Truman Capote: Conversations

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Univ. Press of Mississippi, 1987 - Biography & Autobiography - 374 pages
3 Reviews
Truman Capote once said, "The thing I like to do most in the whole world is talk ...," and talk he does in the more than two dozen interviews collected in this book. The topics are often gossip about the famous people Capote ran with, but always he provides revealing information about his writings--the authors who inspired him, his meticulous methods of research and composition, and his personal reverence for the craft of authorship. He was, as the editor notes, "fiercely devoted to his art, and keenly aware of his place in the world of letters."

While his detractors, such as Ernest Hemingway and Gore Vidal, spoke out long and loud against the feisty and media-minded writer from Louisiana, Capote here has the last word. What emerges is a portrait of the author as pop cult figure--unabashed in his pursuit of fame and fortune but unstinting in his devotion to becoming one of America's major prose stylists.

These interviews range from the first he granted after the publication of his first novel through his shockingly personal self-interview which appeared at the end of his last major work.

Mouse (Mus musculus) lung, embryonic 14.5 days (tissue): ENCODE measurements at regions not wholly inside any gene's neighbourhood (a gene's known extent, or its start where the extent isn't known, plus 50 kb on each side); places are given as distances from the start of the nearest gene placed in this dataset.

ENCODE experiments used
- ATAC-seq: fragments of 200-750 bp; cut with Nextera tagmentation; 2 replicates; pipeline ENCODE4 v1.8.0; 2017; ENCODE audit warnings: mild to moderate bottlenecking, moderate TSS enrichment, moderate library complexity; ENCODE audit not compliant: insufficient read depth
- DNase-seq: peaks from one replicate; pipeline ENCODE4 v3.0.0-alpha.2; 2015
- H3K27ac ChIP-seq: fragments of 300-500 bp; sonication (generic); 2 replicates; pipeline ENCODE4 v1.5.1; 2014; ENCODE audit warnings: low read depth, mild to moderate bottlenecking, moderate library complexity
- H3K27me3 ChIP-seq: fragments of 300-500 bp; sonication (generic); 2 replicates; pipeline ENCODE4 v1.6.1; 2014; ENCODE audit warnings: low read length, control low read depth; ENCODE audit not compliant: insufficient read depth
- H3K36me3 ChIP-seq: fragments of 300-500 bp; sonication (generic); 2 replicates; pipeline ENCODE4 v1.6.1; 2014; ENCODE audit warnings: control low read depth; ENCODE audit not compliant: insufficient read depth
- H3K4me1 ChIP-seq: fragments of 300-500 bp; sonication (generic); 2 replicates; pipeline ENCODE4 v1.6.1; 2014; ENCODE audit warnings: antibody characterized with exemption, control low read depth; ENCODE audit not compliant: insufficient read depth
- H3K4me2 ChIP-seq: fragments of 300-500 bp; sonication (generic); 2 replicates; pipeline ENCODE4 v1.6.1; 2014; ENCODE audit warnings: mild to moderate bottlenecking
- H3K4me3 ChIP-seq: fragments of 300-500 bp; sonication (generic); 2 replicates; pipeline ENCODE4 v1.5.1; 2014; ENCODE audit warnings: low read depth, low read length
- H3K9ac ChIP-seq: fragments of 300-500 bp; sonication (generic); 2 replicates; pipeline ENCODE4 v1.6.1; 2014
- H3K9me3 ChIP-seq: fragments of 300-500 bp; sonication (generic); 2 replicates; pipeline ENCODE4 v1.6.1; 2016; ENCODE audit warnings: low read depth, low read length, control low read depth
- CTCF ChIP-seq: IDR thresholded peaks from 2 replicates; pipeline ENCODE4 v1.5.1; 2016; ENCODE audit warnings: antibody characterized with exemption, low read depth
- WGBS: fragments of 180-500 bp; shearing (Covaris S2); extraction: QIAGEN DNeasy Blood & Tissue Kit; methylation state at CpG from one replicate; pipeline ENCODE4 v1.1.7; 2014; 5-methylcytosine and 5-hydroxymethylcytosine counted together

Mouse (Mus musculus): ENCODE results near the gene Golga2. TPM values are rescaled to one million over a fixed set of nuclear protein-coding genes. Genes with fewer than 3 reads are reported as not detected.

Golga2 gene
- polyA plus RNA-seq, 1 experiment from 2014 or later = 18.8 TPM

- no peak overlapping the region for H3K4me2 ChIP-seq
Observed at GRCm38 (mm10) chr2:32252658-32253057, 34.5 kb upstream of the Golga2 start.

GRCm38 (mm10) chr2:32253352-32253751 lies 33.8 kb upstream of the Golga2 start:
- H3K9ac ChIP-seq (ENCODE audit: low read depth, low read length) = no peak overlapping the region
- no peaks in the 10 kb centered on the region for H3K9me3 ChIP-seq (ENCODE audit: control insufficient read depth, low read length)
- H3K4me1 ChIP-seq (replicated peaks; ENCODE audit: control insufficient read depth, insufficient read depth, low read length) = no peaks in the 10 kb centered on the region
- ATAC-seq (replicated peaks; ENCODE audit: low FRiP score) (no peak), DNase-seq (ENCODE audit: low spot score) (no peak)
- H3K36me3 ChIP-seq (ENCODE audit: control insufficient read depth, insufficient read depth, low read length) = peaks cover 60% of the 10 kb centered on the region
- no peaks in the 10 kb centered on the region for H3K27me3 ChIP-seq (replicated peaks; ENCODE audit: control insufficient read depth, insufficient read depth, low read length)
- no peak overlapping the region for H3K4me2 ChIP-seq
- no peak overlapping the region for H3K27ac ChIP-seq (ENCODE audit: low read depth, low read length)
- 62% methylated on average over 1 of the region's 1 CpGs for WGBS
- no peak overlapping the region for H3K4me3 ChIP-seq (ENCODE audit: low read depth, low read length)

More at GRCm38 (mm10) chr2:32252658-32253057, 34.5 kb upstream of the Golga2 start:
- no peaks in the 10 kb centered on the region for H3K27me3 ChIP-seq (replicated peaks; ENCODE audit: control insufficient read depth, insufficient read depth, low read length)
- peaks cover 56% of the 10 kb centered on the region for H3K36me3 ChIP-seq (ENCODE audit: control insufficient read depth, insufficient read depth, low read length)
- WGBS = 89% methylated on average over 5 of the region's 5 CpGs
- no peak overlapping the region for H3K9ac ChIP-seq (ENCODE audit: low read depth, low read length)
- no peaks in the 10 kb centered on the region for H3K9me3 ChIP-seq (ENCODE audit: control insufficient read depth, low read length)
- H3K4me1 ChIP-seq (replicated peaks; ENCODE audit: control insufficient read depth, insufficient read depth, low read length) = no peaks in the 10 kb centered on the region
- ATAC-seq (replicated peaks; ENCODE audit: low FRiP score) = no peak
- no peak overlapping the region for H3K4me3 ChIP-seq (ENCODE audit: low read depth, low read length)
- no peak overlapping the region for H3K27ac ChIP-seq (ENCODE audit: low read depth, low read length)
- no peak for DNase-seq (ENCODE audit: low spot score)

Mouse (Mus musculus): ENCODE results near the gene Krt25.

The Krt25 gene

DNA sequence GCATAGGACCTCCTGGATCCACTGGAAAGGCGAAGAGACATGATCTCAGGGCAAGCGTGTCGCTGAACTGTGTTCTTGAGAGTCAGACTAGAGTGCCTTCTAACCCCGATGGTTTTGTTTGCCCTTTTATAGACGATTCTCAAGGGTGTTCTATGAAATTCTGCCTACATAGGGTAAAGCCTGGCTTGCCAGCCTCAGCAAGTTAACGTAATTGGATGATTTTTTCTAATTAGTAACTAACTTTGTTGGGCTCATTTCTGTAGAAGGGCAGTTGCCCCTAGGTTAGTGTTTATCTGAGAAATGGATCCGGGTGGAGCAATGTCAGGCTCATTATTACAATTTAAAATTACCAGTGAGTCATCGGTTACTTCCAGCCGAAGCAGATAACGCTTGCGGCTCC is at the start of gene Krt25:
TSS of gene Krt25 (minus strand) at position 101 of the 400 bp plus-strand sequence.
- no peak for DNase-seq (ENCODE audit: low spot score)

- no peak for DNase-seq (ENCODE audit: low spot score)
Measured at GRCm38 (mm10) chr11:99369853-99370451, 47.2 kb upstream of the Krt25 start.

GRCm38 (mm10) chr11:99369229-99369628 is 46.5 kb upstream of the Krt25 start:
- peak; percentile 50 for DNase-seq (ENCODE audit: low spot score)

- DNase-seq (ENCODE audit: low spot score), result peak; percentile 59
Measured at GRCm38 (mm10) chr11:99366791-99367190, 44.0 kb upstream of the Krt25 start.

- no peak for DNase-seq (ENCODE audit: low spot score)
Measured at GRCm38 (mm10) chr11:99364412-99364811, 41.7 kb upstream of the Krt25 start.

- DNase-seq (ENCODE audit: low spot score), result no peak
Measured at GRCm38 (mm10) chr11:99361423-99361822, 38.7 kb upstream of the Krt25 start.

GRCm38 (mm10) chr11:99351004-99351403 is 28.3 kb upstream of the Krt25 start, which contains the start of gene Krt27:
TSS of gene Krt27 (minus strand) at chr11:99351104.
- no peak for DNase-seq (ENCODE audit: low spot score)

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Souffle Furstenberg
This would hardly be a fuss if the eggs were poached BEFORE going into the souffle. To see what the fuss is all about, go to ... 


The Legend of Little T Selma Robinson
Talk with Truman Capote Harvey Brett
A Rainy Afternoon with Truman Capote Eugene Walter
The Story Behind a Nonfiction Novel George Plimpton
The Author Haskell Frankel
Truman Capote Swings in the Sun Alice Albright Hoge
Truman Capote Man About Town Jerry Tallmer
Truman Capote Talks Talks Talks C Robert Jennings
Checking in with Truman Capote Gerald Clarke
Truman Capote Denis Brian
An AudioDocumentary by Andy Warhol
Another Round with Mister C Jann Wenner
Truman Capote Talks About His Crowd Richard Zoerink
The Literary Aquarium of Truman Capote Beverly Grunwald
Tiny Yes but a Terror? Do Not Be Fooled by Truman Capote
An Interview Cathleen Medwick

We Talk To Truman Capote Barbara Packer Laurie Deutsch
Truman Capote on Christmas Places Memories
SelfPortrait Truman Capote
Truman Capote Nancy Collins

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Page 368 - Now I lay me down to sleep, I pray the Lord my soul to keep ; If I should die before I wake, I pray the Lord my soul to take ; And this I ask for Jesus

About the author (1987)

Truman Capote was born in New Orleans on September 30, 1924. He rose to international prominence in 1948 with the publication of his debut novel, "Other Voices," "Other Rooms," His other works of fiction include "Breakfast at Tiffany's," "A Tree of Night," "The Grass Harp," and "Summer Crossing," the author's long-lost first novel, which was rediscovered in 2004 and published by Random House in 2005. His nonfiction novel "In Cold Blood" is widely considered one of the greatest books of the twentieth century. Capote twice won the O. Henry Memorial Short Story Prize and was a member of the National Institute of Arts and Letters. He died on August 25, 1984, shortly before his sixtieth birthday.

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